• Emily

Visiting While I Can Still Leave


When I checked into Green-Wood Cemetery on Facebook I made sure that my post clearly stated "I’m here as a visitor, not to be a permanent resident." I was at Green-Wood for the Historic Trolley Tour about the fascinating stories of the famous and infamous people (and pets!) buried there.


Green-Wood was founded in Brooklyn 1838 and was one of the first rural cemeteries in America along with Mount Auburn in Cambridge, Massachusetts. In the beginning, the cemetery was a popular tourist destination and families would come and enjoy a picnic lunch there. Green-Wood is on 478 acres and is home to 560,000 permanent residents.


We started our tour at the entrance which features beautiful gothic arches. Parakeets nest in the arches and the speculation is that they escaped from a shipment at JFK Airport that was on its way to South America. One of our first stops on the trolley was the Minerva and the Altar to Liberty sculpture which commemorates the Battle of Brooklyn. The sculpture is on a hill overlooking New York harbor with a direct view of the Statue of Liberty, as if Minerva is saluting Lady Liberty.


A few steps away, we visited Leonard Bernstein and were treated to a West Side Story song by our tour guide who used to be a singer.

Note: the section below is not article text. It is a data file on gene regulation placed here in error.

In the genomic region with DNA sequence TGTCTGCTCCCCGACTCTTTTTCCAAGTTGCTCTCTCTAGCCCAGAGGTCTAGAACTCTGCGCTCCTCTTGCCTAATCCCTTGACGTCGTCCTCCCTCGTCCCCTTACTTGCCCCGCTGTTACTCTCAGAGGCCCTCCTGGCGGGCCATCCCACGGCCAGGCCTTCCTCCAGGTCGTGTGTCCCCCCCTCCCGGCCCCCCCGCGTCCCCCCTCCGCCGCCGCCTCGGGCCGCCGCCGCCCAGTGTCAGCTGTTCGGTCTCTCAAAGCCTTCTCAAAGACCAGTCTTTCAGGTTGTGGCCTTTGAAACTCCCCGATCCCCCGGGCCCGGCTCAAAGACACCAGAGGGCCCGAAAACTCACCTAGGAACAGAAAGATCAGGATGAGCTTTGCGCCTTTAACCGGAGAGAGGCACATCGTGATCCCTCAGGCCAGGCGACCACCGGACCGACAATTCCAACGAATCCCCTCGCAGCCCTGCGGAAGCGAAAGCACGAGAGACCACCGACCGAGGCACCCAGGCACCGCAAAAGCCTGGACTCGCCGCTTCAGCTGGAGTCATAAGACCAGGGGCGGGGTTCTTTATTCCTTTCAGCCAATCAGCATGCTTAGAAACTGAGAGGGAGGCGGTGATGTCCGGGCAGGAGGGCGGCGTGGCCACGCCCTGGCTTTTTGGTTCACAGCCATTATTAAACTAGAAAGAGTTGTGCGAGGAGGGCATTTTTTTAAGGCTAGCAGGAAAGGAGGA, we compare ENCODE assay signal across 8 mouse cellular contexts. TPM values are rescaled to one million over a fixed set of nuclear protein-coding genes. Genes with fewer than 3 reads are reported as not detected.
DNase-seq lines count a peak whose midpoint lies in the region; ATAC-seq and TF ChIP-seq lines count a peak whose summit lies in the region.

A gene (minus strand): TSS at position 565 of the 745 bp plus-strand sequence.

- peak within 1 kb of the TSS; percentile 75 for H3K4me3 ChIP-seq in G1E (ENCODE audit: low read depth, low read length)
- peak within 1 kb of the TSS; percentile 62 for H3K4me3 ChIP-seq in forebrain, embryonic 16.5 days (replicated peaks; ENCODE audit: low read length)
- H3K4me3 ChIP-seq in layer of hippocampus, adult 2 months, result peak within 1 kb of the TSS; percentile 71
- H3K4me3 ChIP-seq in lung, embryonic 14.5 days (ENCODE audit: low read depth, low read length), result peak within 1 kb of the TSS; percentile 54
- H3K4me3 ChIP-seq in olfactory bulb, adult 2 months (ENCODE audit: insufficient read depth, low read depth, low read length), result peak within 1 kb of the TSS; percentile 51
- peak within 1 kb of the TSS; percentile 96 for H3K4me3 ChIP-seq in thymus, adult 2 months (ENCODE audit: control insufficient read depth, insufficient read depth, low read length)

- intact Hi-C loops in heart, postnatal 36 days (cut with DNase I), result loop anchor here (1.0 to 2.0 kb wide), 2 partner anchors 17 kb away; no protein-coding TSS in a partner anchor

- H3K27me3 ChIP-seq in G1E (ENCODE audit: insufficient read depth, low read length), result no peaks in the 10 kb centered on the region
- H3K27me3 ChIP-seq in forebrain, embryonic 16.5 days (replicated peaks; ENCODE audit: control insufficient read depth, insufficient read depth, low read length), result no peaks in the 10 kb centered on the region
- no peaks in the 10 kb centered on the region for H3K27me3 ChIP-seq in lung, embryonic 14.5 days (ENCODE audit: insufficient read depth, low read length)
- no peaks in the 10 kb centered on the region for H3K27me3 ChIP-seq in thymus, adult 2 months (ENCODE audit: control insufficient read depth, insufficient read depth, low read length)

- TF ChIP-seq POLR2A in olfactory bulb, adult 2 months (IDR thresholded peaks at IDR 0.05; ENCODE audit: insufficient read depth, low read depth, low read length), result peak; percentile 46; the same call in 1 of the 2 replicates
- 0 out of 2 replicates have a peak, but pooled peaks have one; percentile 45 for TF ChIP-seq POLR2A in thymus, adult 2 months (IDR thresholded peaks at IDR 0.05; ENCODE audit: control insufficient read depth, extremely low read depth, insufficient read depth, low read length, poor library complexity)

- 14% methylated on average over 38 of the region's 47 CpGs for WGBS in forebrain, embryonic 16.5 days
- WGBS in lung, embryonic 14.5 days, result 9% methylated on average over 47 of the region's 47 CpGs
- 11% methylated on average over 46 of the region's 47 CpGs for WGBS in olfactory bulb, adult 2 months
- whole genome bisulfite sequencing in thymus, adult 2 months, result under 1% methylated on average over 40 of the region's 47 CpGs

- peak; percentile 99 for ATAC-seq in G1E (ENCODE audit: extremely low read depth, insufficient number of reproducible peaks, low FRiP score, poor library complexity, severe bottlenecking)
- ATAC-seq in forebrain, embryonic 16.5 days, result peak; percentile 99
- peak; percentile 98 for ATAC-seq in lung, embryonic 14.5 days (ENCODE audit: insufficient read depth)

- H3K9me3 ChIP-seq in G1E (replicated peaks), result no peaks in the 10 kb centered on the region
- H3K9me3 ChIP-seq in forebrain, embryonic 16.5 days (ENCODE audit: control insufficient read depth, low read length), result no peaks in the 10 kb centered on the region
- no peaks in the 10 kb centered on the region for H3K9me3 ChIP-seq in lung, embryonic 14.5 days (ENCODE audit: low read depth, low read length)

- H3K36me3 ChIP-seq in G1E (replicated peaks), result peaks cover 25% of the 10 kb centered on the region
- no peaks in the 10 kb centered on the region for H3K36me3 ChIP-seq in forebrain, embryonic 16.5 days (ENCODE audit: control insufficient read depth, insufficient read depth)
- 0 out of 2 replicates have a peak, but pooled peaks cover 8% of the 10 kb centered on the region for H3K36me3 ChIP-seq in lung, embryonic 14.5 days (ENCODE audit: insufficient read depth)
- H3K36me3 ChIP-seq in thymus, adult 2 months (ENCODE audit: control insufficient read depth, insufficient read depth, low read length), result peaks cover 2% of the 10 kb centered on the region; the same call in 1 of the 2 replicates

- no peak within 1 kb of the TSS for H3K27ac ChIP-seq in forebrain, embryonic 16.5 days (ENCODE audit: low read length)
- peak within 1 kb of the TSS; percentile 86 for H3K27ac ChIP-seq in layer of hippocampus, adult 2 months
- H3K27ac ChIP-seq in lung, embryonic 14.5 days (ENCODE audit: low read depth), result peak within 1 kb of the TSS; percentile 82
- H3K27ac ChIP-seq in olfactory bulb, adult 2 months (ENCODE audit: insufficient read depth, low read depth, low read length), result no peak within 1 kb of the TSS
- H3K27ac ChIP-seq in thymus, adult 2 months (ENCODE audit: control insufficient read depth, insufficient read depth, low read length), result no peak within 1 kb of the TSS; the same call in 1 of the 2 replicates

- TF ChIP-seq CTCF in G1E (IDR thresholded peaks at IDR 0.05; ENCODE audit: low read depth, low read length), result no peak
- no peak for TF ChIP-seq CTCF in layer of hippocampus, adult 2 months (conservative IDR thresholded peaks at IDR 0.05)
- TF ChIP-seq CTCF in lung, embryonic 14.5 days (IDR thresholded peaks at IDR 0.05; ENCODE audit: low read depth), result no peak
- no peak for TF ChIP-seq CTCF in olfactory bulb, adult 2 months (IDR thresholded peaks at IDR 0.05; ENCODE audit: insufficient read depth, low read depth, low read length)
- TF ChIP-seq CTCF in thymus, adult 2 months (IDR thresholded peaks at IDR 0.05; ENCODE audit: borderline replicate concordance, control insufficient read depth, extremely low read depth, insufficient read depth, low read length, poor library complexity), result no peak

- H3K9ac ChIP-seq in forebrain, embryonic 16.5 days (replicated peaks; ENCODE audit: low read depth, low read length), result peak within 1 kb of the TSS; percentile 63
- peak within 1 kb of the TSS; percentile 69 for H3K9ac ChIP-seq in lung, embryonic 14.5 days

Many of the gravestones at Green-Wood are shaped like pyramids and obelisks. This is because Egyptian influences were a popular trend at the time. This pyramid design is seen in the mausoleum of Henry Bergh who founded American Society for the Prevention of Cruelty to Animals (ASPCA). Bergh was also instrumental in the establishment of the New York Society for the Prevention of Cruelty to Children and the Massachusetts Society for the Prevention of Cruelty to Children. Bergh passed away in 1888 and in 2006 a large bas-relief with animals on it was installed at the base of his pyramidal mausoleum. Interestingly, Green-Wood used to take pet burials but stopped in the 1870s.


The trolley tour was full of many interesting stories, trivia, and other tidbits. It touched on just a small portion of the large cemetery and there's still a lot more I'd like to go back and see. Our guide wrapped up the tour with a saying they always end with...


"come visit us while you can still leave"

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